The Granny Cloud

Home » Blogs » Kids talking to kids

Kids talking to kids

Note: This post was authored by Edna Sackson, just as this new website was coming to life in Nov. 2016. And it shares one of the relatively new initiatives of the Granny Cloud… one that we hope will become more and more evident. That of ‘young facilitators’. Edna is a veteran Granny and has been with the Granny Cloud initiative since the beginning of 2010 and has, over the years taken sessions in many different locations. She also writes extensively about her reflections on her blog whatedsaid.wordpress.com  Suneeta

img_8140-3“Hands on heads. Now shoulders. Where are your shoulders? Well done!”

This is the first time Jess and Tyler, two Aussie Year 6 students interact via Skype with preschoolers at KNB, Phaltan, as part of the Granny Cloud project. The little ones on the other side stare wide eyed at these two strangers on the screen. Who knows what they they are thinking!

On the Phaltan side, the session is facilitated by 14 year old Shruti, whose English and computer skills were enhanced by her own Granny Cloud experiences over a number of years. She confidently guides, encourages and translates as required. This is part of an experiment to introduce this kind of exposure at a much younger age to gauge its impact.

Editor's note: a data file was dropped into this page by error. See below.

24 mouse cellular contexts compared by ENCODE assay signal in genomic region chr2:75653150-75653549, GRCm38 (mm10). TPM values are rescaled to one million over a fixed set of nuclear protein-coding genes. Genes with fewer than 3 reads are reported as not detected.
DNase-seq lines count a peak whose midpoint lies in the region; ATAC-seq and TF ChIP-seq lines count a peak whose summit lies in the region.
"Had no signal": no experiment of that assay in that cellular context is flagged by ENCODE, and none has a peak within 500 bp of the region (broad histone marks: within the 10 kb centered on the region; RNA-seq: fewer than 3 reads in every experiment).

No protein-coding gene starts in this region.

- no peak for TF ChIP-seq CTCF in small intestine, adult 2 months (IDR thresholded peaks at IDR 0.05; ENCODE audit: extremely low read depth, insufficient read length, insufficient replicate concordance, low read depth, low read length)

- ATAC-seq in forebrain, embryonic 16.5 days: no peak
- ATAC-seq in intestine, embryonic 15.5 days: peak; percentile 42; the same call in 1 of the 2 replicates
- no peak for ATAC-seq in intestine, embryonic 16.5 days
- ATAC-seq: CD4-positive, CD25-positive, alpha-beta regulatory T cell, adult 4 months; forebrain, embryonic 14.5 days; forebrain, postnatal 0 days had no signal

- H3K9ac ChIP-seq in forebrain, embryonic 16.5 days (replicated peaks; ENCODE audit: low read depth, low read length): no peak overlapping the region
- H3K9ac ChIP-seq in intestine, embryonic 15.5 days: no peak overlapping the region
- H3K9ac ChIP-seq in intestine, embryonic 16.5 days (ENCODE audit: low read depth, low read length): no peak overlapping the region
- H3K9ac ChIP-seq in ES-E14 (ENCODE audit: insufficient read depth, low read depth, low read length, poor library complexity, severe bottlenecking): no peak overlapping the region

After a while, the children begin to warm up and join in, first one, then another, as Jess and Tyler slowly introduce the body parts and sing the song “Heads and Shoulders, knees and toes’. Their excitement is evident through their muttered exchange of observations in between… ‘Heads and shoulders… the one in white is joining in!.. knees and toes… oh wow look at the little one in the middle!.. heads and shoulders…they’re getting it!… knees and toes… look, look they’re all doing it!!…’” It’s an adrenalin rush that I recognise from my own Granny Cloud sessions, even now after all these years, that comes from a rewarding exchange with children when you see it’s going well and they are responding.”

After the session I ask the girls what surprised them. “How quickly they caught on. It was really awesome that we got to teach them. Can’t wait till next week!” And from the other side? Prassana, who’s researching the effects of early interactions of this kind: “It was wonderful. The little ones warmed up so quickly”

Post by: Edna

Leave a Reply

Your email address will not be published. Required fields are marked *